Wednesday, November 7, 2012


Similar to my previous post, below is another article that describes the death of someone with the right name (BANFIELD) for my tree, and in the right villages (Mereworth and East Peckham, in Kent) for my family tree. But when I found this article I wasn't quite sure of who he was. After some extra work on my BANFIELD tree I believe I've worked it out. The main frustration with the article is that it doesn't state whether Thomas Banfield left a wife and children behind.

Kentish Gazette
Thursdsay, 11th April 1833
Fatal accident. - On last Monday week, Mr. Thomas Banfield, of East Peckham, after paying his hop-duty at Town Malling, went to Maidstone, and stayed there till night. He called at several public houses on his road home, and drank rather freely. He rode a young horse which had not been properly broken in, and, in going through the turnpike at Teston, he complained to the gate-keeper that he had been thrown and nearly killed. He dismounted and examined his saddle girths, &c. The turnpike man persuaded him not to remount as he saw that he had been drinking. Mr. Banfield would not take his advice, but mounted and went off. He was next seen at Mereworth toll-gate, when he told Sanders, the gate-keeper, that he had paid at Teston. The latter requested him to stop, but the unfortunate man urged the horse which started off at full speed. The toll-man saw him swing from side to side as if intoxicated, and when the horse had proceeded about one hundred yards, he heard him fall. Sanders immediately ran to his assistance and found him lying in the road, (opposite to a house in which he had formerly lived), with his neck dislocated and the back part of his skull fractured as if he had fallen backwards from the horse. He was taken to the Torrington's Arms public-house, Mr. Starling the surgeon was instantly sent for, but found him lifeless. An inquest was held on the body the next day, and a verdict of "Accidental Death" returned. The deceased was 62 years of age. He had experienced previously several severe accidents. He had on different occasions broken his ribs, and one of his thighs, and had dislocated his knee.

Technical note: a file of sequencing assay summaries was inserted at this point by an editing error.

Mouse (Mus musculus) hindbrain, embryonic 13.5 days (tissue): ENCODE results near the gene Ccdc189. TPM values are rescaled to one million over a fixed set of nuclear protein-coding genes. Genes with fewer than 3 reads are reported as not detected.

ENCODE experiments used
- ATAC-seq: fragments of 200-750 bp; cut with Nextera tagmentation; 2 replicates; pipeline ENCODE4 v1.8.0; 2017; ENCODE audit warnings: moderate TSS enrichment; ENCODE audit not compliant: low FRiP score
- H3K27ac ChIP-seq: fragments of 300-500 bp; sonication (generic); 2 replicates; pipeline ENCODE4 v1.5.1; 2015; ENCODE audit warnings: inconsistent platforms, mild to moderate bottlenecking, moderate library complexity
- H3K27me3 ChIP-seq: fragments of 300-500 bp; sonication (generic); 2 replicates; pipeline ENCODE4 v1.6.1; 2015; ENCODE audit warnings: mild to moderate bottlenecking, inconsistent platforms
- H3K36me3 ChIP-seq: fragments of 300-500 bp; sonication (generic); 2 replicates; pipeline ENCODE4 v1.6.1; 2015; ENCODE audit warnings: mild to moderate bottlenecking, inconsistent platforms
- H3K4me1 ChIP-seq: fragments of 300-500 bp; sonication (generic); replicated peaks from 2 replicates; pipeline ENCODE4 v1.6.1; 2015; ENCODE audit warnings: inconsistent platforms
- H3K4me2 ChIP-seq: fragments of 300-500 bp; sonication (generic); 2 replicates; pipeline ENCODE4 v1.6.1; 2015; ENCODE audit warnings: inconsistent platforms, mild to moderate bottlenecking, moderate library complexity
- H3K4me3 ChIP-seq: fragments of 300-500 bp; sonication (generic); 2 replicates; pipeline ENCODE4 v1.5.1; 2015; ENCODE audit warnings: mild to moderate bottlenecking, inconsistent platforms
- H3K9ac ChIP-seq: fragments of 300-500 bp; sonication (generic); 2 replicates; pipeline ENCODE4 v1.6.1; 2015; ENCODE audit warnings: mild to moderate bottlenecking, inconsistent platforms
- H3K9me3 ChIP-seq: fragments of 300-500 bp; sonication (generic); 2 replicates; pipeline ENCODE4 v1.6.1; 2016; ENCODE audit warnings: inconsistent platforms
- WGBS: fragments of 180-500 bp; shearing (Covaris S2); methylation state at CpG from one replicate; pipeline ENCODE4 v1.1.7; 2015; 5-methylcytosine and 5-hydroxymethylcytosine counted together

So this Thomas Banfield died in 1833 aged 62 - which means he was born about 1771. My BANFIELD ancestors, generally speaking, lived at West Peckham in the 1800s, and Mereworth in the 1700s. So I knew this person fit with the wider family group based on geographical association.

The only match in the IGI indexes is for Thomas Banfield, baptised 1779:

Baptism/christening place: MEREWORTH, KENT, ENGLAND
Name: Thomas Banfield
Gender: Male
Baptism/christening date:     22 Jan 1769

Mereworth is the very village where the article states that Thomas Banfield collapsed, 'opposite to a house in which he had formerly lived'.

So Thomas was not a random, but in fact a younger brother of my ancestor John BANFIELD (abt 1763 - ?). There were ten children baptized in Mereworth, the children of William and Ann BANFIELD. I have not found a marriage for William and Ann, nor a birth for William. As such, I know nothing of where William came from.

Perhaps Mereworth cemetery could throw up a few clues. As for Thomas, it seems in some way poetic that he literally went home to die.

Monday, October 8, 2012

STAN(N)ILAND of East Markham, Nottinghamshire